Architecture

World's tallest hybrid timber tower set for Sydney

World's tallest hybrid timber ...
The large carbon footprint of concrete and steel paired with a growing emphasis on sustainable design has architects increasingly turning to timber as a construction material
The large carbon footprint of concrete and steel paired with a growing emphasis on sustainable design has architects increasingly turning to timber as a construction material
View 6 Images
The large carbon footprint of concrete and steel paired with a growing emphasis on sustainable design has architects increasingly turning to timber as a construction material
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The large carbon footprint of concrete and steel paired with a growing emphasis on sustainable design has architects increasingly turning to timber as a construction material
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The new Atlassian headquarters will be situated in a new tech precinct for Sydney
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The new Atlassian headquarters will be situated in a new tech precinct for Sydney
Designed in collaboration with New York firm SHoP and Australian design practice BVN, Atlassian’s new headquarters will stand 40 stories tall
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Designed in collaboration with New York firm SHoP and Australian design practice BVN, Atlassian’s new headquarters will stand 40 stories tall
Solar panels will be built into the glass and steel facade, and Atlassian says its new headquarters will use 50 percent less energy than a conventional building
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Solar panels will be built into the glass and steel facade, and Atlassian says its new headquarters will use 50 percent less energy than a conventional building
Scattered throughout Atlassian's new headquarters will be a mix of indoor and outdoor spaces
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Scattered throughout Atlassian's new headquarters will be a mix of indoor and outdoor spaces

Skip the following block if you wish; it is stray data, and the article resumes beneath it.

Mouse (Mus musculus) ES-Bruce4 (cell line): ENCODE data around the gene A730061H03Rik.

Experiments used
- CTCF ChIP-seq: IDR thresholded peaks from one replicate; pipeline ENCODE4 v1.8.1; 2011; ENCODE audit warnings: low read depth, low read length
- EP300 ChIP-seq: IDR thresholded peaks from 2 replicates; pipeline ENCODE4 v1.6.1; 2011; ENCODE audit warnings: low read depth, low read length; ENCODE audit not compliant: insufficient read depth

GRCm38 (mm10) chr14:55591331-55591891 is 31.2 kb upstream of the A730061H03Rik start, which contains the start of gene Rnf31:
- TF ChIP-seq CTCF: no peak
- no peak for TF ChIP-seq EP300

View gallery - 6 images

The large carbon footprint of concrete and steel paired with a growing emphasis on sustainable design has architects increasingly turning to timber as a construction material, with a number of hybrid wooden towers taking shape around the world. They will all be overshadowed by a new office block set for Sydney, however, with software company Atlassian unveiling plans for its new headquarters that will become the tallest hybrid timber tower in the world.

The past few years have seen a string of eye-catching timber towers emerge from the sketchbooks of designers and enter the construction pipeline. These include Shigeru Ban’s 19-story Terrace House in Vancouver and Canada’s Earth Tower, both billed as the world’s tallest hybrid timber towers when announced over the past couple of years.

The new Atlassian headquarters will be situated in a new tech precinct for Sydney
The new Atlassian headquarters will be situated in a new tech precinct for Sydney

Designed in collaboration with New York firm SHoP and Australian design practice BVN, Atlassian’s new headquarters will stand 40 stories tall, and boast a total height of 180 m (590 ft). It should be mentioned that the final story number and height of the proposed Earth Tower is yet to be determined, but it may also hit 40 floors.